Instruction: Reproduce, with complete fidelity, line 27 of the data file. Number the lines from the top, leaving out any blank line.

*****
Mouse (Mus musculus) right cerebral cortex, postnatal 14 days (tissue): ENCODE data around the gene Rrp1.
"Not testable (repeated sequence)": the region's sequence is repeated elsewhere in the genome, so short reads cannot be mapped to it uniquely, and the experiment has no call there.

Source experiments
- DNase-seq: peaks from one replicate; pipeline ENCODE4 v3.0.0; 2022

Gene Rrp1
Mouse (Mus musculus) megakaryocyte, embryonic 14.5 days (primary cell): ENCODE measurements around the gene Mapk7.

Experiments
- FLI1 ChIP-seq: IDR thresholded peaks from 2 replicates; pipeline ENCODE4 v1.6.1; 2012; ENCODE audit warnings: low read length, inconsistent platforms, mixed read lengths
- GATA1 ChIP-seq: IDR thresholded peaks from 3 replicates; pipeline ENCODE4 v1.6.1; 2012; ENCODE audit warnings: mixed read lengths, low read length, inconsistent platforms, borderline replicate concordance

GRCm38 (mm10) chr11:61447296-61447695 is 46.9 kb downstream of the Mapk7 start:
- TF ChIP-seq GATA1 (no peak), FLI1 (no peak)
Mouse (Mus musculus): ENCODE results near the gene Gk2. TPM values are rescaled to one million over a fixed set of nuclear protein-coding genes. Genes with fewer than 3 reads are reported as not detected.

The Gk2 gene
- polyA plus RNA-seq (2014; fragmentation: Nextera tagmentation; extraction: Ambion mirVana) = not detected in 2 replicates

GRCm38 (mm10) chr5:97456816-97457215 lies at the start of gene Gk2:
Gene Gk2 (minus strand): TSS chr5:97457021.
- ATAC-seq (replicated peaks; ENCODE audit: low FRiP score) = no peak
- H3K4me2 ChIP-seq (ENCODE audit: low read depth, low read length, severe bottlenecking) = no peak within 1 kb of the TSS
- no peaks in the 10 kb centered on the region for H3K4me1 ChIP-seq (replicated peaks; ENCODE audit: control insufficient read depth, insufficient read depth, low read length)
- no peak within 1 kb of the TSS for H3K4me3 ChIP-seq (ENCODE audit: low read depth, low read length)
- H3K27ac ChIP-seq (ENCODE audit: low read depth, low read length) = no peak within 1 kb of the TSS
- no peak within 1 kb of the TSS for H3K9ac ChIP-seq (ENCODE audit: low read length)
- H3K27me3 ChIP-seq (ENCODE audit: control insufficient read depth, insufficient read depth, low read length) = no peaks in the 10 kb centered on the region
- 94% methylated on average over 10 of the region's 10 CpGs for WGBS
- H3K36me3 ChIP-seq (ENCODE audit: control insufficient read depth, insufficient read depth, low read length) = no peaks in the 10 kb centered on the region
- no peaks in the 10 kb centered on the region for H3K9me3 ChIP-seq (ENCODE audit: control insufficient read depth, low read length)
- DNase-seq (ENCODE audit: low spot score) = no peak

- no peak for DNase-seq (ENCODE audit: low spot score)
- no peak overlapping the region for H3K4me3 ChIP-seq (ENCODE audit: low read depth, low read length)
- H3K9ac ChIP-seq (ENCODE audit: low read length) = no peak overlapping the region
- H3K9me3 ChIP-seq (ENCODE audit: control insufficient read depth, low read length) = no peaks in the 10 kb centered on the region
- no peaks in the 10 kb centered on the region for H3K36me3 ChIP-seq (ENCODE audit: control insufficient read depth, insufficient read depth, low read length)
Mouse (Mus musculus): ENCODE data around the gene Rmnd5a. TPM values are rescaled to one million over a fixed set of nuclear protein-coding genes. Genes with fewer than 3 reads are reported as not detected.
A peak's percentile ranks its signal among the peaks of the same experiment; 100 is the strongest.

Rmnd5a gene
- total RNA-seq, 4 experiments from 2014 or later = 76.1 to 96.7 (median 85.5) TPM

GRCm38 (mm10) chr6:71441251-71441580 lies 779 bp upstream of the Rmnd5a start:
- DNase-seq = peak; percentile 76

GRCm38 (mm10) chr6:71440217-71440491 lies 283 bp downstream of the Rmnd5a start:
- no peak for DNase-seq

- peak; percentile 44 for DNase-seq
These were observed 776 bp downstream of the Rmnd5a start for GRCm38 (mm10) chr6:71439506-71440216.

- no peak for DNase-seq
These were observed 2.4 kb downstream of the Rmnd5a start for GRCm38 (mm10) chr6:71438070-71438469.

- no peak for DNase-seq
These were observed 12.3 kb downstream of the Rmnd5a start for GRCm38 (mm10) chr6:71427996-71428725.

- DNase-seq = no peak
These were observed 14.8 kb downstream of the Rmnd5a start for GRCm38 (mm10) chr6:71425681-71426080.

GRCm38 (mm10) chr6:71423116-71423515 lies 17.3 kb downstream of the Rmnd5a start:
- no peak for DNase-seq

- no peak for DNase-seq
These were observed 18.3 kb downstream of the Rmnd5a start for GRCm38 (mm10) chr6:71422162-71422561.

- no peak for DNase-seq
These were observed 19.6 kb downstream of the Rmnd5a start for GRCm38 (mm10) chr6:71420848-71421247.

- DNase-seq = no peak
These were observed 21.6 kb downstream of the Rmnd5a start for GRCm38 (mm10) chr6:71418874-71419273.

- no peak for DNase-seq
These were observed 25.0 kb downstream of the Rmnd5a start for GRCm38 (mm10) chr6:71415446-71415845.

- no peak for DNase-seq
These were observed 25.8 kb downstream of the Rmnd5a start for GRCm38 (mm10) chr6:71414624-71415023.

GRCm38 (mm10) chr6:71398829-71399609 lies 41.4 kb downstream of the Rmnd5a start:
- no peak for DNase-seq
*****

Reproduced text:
- DNase-seq (ENCODE audit: low spot score) = no peak